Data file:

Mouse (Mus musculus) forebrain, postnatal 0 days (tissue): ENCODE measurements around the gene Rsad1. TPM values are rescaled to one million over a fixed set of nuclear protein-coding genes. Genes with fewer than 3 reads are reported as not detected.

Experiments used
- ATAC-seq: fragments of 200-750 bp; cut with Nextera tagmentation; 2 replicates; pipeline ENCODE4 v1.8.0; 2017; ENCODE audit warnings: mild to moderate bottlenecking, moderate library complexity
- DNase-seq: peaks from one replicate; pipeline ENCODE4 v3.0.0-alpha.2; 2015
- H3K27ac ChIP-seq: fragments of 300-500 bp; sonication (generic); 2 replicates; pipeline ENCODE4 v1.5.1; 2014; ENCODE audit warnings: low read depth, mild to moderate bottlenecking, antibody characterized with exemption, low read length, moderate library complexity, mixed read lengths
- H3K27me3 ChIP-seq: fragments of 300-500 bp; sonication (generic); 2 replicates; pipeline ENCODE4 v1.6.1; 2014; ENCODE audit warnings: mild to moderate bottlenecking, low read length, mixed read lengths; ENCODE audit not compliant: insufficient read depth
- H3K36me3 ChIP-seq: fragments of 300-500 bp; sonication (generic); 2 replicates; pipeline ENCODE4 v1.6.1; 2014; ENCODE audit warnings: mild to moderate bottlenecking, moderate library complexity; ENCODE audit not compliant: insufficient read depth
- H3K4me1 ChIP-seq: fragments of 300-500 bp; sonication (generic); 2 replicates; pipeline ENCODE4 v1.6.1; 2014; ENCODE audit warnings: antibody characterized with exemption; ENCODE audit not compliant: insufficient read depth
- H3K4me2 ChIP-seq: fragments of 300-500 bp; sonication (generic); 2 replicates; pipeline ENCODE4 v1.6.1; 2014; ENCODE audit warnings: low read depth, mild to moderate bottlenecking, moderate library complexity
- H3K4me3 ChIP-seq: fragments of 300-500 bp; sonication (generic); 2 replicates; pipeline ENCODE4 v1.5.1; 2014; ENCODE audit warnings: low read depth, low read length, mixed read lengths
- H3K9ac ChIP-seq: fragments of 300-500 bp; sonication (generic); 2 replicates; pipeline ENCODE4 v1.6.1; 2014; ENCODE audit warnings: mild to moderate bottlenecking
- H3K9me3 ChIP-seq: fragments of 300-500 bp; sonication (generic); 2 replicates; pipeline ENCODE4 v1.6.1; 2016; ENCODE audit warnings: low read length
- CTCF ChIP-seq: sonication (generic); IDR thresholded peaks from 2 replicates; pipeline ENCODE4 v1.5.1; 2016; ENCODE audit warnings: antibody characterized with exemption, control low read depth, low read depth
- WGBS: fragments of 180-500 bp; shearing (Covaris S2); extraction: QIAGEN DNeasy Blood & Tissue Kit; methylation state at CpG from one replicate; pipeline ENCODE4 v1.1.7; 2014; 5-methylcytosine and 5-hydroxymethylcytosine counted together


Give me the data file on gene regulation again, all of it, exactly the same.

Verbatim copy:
Mouse (Mus musculus) forebrain, postnatal 0 days (tissue): ENCODE measurements around the gene Rsad1. TPM values are rescaled to one million over a fixed set of nuclear protein-coding genes. Genes with fewer than 3 reads are reported as not detected.

Experiments used
- ATAC-seq: fragments of 200-750 bp; cut with Nextera tagmentation; 2 replicates; pipeline ENCODE4 v1.8.0; 2017; ENCODE audit warnings: mild to moderate bottlenecking, moderate library complexity
- DNase-seq: peaks from one replicate; pipeline ENCODE4 v3.0.0-alpha.2; 2015
- H3K27ac ChIP-seq: fragments of 300-500 bp; sonication (generic); 2 replicates; pipeline ENCODE4 v1.5.1; 2014; ENCODE audit warnings: low read depth, mild to moderate bottlenecking, antibody characterized with exemption, low read length, moderate library complexity, mixed read lengths
- H3K27me3 ChIP-seq: fragments of 300-500 bp; sonication (generic); 2 replicates; pipeline ENCODE4 v1.6.1; 2014; ENCODE audit warnings: mild to moderate bottlenecking, low read length, mixed read lengths; ENCODE audit not compliant: insufficient read depth
- H3K36me3 ChIP-seq: fragments of 300-500 bp; sonication (generic); 2 replicates; pipeline ENCODE4 v1.6.1; 2014; ENCODE audit warnings: mild to moderate bottlenecking, moderate library complexity; ENCODE audit not compliant: insufficient read depth
- H3K4me1 ChIP-seq: fragments of 300-500 bp; sonication (generic); 2 replicates; pipeline ENCODE4 v1.6.1; 2014; ENCODE audit warnings: antibody characterized with exemption; ENCODE audit not compliant: insufficient read depth
- H3K4me2 ChIP-seq: fragments of 300-500 bp; sonication (generic); 2 replicates; pipeline ENCODE4 v1.6.1; 2014; ENCODE audit warnings: low read depth, mild to moderate bottlenecking, moderate library complexity
- H3K4me3 ChIP-seq: fragments of 300-500 bp; sonication (generic); 2 replicates; pipeline ENCODE4 v1.5.1; 2014; ENCODE audit warnings: low read depth, low read length, mixed read lengths
- H3K9ac ChIP-seq: fragments of 300-500 bp; sonication (generic); 2 replicates; pipeline ENCODE4 v1.6.1; 2014; ENCODE audit warnings: mild to moderate bottlenecking
- H3K9me3 ChIP-seq: fragments of 300-500 bp; sonication (generic); 2 replicates; pipeline ENCODE4 v1.6.1; 2016; ENCODE audit warnings: low read length
- CTCF ChIP-seq: sonication (generic); IDR thresholded peaks from 2 replicates; pipeline ENCODE4 v1.5.1; 2016; ENCODE audit warnings: antibody characterized with exemption, control low read depth, low read depth
- WGBS: fragments of 180-500 bp; shearing (Covaris S2); extraction: QIAGEN DNeasy Blood & Tissue Kit; methylation state at CpG from one replicate; pipeline ENCODE4 v1.1.7; 2014; 5-methylcytosine and 5-hydroxymethylcytosine counted together